(1905-1906: On Nationalism, pp. 79-84)
When a movement of
national resurgence is begun in any country or by any people, a large and noble
political ideal is needed for the purpose. Had the great spirit that was
Rousseau not proclaimed the egalitarian principle, the impassioned aspirations
of the French Revolution could not have awakened a half-dead
For the last century, since our confrontation with Western civilisation began, we have been constantly discussing national progress and the attainment of political rights. In practice, however, we have not progressed but declined. Far from gaining political rights, our political and economic life, our arts and sciences, intellectual faculties and religious spirit have all become fettered. We look to others for our food, for the clothes we wear, for our education, political rights, intellectual development and thought-systems. There is no end to our gratitude to the English for the few toys they have given us. When a people is dependent on others in both mind and body, railways, telegraph, electricity, municipalities, universities, National Congress, etc., all the discoveries of Science and all the paraphernalia of Western political life, all are merely toys. However many rights Lord Ripon and Mr. Morley may grant us, our national life will only be harmed by it, not benefited. These too are nothing but toys. Only what is won by one's own effort is a right, not what others give as charity. Therefore, these are not real rights, we have no permanent claim on them; today Ripon has given them, tomorrow Curzon will snatch them away. And we will wail aloud at a thousand meetings and congresses, "Oh, our toys are gone! What a terrible injustice!" Childishness is a principal feature of our present-day political life. The habit of servility is another. We are slaves even if we get high posts: the Civilian Judge, Municipal Commissioner, District Board Chairman, member of University Syndicate, member of Legislative Council, all are wearing chains and acting on a stage. But we have become so petty that we are not ashamed to boast of those chains being made of gold or silver! Servility has permeated our entire life like a thick fog. What is heartening is that after dreaming for so long, we have now opened our eyes and begun to realise our abject condition. This subservience to others in every sphere is no longer tolerable. Throughout the country the idea is gradually spreading that, we must, by whatever means, win independence in our education, economy and political life. This is the hope of the future. This is the sign that we have awakened and will listen no more to the old lullabies. We will heed no obstacle and stop at no one's command. We will surely arise.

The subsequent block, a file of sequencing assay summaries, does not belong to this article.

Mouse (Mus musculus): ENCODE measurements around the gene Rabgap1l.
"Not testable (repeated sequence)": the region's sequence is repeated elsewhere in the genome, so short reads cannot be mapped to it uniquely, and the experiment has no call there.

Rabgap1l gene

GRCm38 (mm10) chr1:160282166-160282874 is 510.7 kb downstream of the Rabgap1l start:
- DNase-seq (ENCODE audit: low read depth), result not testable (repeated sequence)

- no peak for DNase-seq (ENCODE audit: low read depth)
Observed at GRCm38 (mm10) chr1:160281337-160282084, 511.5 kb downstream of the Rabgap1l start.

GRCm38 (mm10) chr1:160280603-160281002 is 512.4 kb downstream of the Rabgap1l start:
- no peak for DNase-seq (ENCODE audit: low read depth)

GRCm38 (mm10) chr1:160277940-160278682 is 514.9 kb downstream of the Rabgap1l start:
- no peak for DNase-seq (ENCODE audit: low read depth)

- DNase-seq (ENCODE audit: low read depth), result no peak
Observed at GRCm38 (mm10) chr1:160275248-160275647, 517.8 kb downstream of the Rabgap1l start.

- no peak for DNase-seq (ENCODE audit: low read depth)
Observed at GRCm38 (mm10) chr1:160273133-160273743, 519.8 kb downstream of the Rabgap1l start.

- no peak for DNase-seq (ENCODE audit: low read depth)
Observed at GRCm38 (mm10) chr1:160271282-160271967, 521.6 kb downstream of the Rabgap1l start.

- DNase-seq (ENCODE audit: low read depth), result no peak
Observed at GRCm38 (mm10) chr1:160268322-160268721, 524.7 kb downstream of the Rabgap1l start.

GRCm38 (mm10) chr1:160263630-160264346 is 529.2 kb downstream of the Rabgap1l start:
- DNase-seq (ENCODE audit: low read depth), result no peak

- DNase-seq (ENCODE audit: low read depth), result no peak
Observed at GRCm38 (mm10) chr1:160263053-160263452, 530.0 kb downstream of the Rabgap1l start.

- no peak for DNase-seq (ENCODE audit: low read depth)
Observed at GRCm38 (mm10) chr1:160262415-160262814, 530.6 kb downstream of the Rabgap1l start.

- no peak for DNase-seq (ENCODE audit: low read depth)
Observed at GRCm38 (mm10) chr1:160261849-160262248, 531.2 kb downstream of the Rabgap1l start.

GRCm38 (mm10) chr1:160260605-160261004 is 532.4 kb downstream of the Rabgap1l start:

Why has the endeavour of
a century achieved such meagre results?
What are the aims of the National Congress? Many people are circulating the following in the name of the National Congress and its objectives. They say, "The English rulers are governing the country very well. But being foreigners, they cannot understand the Indian mentality. For this reason there are slight defects in their administration. We shall help them in their task of governing us by placing the appeals of the Indian people before them each year. In this way the British administration will become perfect." Our rulers, however, do not accept this unsolicited offer of help; rather they rebuff it as the impudence of slaves and the impertinence of immature minds. Every year the Congress appears uninvited before our rulers to offer its help, and each time it comes back with a load of insults on its head. But even this is not enough to make us lose patience. We say, "Let us go uninvited for the time being, perhaps one day the rulers will be kind enough to accept our assistance." Can any people entering the political field with such petty motives ever become a great nation on this earth which is for heroes to enjoy?